last summer, after buying a new four terabyte harddisk for my main computer (replacing the old and notoriously full one terabyte harddisk), i wanted to try something new. instead of using ext2/3/4, i decided to switch to the btrfs filesystem. the main feature why i wanted to use btrfs was the ability to quickly create snapshots of the current disk content on the fly, thus being able to browse through how the disk looked some time ago. the snapshots are essentially only the difference between the old data and the new, thus they are essentially free if the disk content isn’t changing a lot between the snapshots. which, at least for me, is usually the case.
i’m using btrfs only for the
/home partition, to which i added a subdirectory
/home/backup to store backups. in this post, i want to explain how to set up a simple system which makes a snapshot every ten minutes, and cleans up older snapshots so that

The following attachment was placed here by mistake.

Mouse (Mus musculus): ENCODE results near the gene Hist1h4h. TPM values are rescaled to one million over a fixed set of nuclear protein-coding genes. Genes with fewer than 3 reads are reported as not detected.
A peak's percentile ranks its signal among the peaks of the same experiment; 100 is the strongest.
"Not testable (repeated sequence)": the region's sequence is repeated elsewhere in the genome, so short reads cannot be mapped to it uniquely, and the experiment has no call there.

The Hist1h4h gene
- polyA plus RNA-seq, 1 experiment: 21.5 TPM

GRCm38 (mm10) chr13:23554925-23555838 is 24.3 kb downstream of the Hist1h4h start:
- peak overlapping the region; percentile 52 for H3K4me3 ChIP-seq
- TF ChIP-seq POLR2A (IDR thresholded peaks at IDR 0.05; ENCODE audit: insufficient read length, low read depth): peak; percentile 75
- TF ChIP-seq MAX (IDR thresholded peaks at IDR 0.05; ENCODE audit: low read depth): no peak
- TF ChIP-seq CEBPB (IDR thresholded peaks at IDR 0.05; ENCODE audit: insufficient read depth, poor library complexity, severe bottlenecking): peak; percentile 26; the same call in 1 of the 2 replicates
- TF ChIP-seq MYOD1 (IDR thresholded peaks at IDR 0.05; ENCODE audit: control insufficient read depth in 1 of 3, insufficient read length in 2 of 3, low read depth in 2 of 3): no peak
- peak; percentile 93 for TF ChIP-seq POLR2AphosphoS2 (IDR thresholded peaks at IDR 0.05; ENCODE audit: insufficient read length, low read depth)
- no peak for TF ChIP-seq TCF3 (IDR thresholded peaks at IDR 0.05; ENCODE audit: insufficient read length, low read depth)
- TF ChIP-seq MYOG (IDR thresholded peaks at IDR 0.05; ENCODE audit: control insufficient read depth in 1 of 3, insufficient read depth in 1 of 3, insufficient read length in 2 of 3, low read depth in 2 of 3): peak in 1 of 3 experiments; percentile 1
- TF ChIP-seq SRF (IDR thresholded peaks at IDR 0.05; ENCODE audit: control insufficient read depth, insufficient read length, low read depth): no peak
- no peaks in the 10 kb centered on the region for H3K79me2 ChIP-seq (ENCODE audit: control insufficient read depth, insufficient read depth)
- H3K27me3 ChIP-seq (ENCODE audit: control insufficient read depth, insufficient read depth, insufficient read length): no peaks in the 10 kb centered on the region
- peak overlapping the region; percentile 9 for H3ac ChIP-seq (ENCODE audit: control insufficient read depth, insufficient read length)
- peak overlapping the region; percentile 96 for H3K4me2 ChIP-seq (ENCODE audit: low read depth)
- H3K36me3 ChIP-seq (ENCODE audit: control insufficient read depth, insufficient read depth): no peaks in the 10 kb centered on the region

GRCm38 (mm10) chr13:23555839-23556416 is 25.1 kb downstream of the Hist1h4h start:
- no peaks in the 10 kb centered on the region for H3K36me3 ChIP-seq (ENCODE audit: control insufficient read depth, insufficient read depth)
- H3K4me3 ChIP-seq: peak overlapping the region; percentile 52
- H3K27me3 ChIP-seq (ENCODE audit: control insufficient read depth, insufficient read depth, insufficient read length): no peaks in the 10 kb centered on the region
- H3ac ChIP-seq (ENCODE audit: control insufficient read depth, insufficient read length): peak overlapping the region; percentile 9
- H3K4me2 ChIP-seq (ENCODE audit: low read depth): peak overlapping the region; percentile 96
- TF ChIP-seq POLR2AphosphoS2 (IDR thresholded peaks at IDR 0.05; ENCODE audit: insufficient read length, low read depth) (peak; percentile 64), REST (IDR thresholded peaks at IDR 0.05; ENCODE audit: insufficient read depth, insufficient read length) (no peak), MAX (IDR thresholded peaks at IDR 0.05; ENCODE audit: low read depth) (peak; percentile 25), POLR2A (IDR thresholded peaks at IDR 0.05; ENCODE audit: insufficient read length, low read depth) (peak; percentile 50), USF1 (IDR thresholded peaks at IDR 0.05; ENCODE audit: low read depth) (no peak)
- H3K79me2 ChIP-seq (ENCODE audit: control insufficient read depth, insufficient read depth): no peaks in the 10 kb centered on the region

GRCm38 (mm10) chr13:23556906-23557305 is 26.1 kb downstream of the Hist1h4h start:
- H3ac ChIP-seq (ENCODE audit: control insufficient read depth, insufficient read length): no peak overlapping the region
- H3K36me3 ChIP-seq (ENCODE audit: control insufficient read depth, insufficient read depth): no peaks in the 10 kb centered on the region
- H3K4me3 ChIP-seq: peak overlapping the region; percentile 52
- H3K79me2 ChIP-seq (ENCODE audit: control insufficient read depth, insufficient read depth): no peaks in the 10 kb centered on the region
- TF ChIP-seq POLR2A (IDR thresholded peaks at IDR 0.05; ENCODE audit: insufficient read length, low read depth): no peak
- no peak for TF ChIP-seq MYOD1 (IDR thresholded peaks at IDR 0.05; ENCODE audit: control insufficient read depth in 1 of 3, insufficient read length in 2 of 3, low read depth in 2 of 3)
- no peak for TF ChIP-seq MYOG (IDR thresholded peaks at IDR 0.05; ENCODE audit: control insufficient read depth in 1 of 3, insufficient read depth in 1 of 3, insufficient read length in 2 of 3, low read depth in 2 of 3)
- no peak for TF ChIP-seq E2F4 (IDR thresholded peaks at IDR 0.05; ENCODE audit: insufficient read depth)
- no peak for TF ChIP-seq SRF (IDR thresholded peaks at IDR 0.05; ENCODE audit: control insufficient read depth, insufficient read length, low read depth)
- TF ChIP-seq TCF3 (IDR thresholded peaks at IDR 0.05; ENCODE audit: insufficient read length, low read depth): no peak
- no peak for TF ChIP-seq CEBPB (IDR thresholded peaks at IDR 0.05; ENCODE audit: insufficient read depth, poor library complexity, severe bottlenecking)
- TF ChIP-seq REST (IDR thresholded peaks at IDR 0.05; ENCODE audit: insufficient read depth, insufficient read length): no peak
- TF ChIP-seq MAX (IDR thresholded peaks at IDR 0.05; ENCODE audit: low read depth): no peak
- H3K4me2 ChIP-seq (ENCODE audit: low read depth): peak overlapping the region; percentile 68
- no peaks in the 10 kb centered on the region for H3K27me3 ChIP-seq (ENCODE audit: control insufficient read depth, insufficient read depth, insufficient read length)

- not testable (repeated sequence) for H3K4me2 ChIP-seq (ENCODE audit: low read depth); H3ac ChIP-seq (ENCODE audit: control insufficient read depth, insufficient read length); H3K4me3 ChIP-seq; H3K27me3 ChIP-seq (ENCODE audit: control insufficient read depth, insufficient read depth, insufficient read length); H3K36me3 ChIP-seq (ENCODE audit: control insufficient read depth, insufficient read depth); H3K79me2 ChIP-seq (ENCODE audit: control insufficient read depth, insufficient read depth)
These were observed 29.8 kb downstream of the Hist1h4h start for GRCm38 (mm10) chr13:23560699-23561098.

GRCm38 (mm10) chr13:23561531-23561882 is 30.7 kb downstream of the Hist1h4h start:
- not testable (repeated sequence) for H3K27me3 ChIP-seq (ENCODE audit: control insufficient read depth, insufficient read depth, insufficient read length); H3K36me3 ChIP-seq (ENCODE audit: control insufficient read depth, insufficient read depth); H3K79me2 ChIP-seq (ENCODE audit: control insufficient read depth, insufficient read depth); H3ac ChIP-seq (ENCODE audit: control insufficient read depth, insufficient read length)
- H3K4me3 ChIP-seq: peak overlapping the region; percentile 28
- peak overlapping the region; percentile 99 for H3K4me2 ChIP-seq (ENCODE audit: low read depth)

- for snapshots older than a day, only one snapshot is left for every hour, and
- for snapshots older than a week, only one snapshot is left for every day, and
- for snapshots older than a year, only one snapshot is left for every month.
so even with a lot of changes inbetween, the number of snapshots shouldn’t be too big, and thus not too much space will be wasted, while still allowing to access old (and deleted!) data. note that changing the interval from every ten to, say, every minute should be no problem. if you ever accidently delete something, you’ll have no problem to resurrect the file even if you only notice some hours, days, weeks or even months later. (providing that the file has already been around for at least a similar time interval.)